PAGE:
#
Fractional Power-Law Intraband Optical Conductivity in the Low-Dimensional Dirac Material CaMnBi_{2}

^{1}

^{2}

^{3}

^{*}

## Abstract

**:**

_{2}, a material with two-dimensional Dirac electronic bands, and found that both components of the intraband conductivity follow a universal power law as a function of frequency at low temperatures. This conductivity scaling differs from the Drude(-like) behavior, generally expected for free carriers, but matches the predictions for the intraband response of an electronic system in a quantum critical region. Since no other indications of quantum criticality are reported for CaMnBi

_{2}so far, the cause of the observed unusual scaling remains an open question.

## 1. Introduction

_{2}and its sister compound SrMnBi

_{2}are some of the first materials in which bulk electronic bands with Dirac-like dispersion were experimentally confirmed [1,2]. Both materials are arranged in layers with square nets of Bi atoms (space group P4/nmm). The materials are believed to possess two-dimensional Dirac bands that are anisotropic and slightly gapped due to spin-orbit coupling [1,2,3,4,5]. The materials have antiferromagnetic in-plane ordering of Mn ions with Néel temperatures between 270 and 290 K [1,3,6,7]. In CaMnBi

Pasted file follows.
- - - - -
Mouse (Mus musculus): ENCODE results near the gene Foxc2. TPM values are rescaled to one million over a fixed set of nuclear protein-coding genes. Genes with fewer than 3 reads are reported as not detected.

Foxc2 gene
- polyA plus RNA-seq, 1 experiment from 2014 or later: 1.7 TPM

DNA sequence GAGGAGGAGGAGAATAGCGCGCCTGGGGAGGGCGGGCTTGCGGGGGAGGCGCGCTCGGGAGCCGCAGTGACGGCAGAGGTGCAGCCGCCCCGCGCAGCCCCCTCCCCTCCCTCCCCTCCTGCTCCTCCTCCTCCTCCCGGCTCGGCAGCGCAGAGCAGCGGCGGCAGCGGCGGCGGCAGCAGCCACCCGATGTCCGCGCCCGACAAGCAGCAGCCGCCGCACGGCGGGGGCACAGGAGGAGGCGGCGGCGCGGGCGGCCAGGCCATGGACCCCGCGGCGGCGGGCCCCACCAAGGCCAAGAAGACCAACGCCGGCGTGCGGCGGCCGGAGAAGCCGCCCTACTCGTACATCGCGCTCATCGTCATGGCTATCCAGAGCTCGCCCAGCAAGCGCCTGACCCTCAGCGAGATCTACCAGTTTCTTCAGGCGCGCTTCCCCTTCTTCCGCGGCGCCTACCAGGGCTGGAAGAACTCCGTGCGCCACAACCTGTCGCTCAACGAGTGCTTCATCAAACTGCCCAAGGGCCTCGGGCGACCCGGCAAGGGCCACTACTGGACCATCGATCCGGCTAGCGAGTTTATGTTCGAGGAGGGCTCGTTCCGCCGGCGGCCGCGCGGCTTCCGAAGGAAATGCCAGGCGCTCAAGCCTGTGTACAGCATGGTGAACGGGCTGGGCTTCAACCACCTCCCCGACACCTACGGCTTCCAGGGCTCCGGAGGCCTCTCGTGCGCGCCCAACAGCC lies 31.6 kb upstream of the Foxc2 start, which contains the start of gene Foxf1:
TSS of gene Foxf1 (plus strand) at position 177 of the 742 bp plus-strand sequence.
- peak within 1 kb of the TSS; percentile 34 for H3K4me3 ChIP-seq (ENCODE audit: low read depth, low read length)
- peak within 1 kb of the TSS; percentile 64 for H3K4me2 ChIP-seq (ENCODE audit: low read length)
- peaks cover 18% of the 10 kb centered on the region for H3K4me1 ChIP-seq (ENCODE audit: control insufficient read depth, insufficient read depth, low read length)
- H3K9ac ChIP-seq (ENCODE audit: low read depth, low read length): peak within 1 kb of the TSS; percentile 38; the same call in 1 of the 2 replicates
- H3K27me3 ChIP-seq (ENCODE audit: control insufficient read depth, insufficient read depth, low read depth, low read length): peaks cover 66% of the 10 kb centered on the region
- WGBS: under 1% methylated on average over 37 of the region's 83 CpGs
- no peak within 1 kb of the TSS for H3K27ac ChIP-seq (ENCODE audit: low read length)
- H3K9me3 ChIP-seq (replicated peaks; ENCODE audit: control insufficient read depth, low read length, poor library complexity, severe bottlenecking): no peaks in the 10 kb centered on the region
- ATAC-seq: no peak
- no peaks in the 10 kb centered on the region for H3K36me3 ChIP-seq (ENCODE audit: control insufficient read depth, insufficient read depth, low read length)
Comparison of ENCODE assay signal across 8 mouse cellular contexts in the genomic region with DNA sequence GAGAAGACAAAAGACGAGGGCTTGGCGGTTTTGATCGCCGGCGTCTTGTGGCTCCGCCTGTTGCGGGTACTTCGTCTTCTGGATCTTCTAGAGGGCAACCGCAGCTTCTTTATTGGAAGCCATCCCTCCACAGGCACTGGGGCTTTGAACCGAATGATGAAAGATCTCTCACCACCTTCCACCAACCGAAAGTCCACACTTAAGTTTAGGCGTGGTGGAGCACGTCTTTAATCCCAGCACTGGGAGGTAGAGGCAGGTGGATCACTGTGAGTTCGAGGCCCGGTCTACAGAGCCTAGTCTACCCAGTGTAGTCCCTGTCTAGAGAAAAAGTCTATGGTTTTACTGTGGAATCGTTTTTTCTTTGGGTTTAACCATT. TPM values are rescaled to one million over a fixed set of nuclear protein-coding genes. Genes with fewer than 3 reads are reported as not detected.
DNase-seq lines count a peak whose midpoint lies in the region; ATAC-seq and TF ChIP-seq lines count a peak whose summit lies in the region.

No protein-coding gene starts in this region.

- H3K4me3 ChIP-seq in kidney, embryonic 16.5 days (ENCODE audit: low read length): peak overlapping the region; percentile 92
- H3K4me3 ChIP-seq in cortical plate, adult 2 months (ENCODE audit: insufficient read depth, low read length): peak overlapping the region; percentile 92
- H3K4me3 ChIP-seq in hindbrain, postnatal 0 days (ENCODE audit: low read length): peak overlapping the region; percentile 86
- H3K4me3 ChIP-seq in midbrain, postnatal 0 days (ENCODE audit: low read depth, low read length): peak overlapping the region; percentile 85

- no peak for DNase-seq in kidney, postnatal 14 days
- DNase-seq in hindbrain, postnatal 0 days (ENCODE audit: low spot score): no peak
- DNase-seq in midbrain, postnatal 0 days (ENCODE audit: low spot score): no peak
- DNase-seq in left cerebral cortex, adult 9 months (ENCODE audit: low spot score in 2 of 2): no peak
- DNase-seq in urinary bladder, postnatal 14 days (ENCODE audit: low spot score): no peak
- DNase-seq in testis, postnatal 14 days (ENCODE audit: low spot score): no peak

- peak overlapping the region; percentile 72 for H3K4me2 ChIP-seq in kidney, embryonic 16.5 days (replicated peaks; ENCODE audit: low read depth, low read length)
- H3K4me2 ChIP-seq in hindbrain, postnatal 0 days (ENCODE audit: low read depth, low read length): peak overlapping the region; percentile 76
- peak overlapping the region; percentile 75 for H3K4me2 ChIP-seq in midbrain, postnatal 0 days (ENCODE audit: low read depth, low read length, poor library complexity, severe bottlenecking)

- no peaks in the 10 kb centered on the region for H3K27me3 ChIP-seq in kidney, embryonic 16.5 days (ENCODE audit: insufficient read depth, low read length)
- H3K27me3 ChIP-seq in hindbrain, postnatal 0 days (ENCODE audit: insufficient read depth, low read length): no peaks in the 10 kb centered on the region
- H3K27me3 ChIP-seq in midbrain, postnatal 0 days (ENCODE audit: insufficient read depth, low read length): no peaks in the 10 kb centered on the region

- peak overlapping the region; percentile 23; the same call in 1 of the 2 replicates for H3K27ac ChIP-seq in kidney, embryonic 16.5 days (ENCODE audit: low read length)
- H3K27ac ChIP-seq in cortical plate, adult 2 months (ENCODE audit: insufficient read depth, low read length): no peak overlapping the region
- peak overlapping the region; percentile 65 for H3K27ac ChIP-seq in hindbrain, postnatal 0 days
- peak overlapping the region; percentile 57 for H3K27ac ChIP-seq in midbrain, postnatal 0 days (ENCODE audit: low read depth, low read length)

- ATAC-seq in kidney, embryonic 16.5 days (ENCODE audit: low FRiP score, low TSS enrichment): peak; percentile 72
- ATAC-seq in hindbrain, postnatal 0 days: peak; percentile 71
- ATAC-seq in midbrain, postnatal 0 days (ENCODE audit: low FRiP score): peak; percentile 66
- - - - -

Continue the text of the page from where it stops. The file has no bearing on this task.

_{2}, another transition at T

_{s}≈ 50 K was detected by various experimental techniques including transport [2,3,8,9], magnetoresistance [2], susceptibility [3], thermopower [8], and optical [10,11] measurements. The signatures of T

_{s}are often tiny and not always resolved in DC transport [6]. No indications of a phase transition were detected in specific-heat [3] and neutron measurements [7]. The anomaly at T

_{s}was first tentatively attributed to either weak ferromagnetic order [2] or spin canting [3]. Based on optical and magnetic torque measurements in combination with band-structure calculations, Yang et al. [11] recently concluded on a spin-canting-induced band reconstruction at T

_{s}, therefore clarifying the nature of this transition. In this paper, we report on the optical conductivity measurements in CaMnBi

_{2.}Below T

_{s}, we found an unusual scaling of its intraband conductivity. This scaling was previously attributed to manifestations of quantum criticality. Hence, it might be an indication of quantum criticality in CaMnBi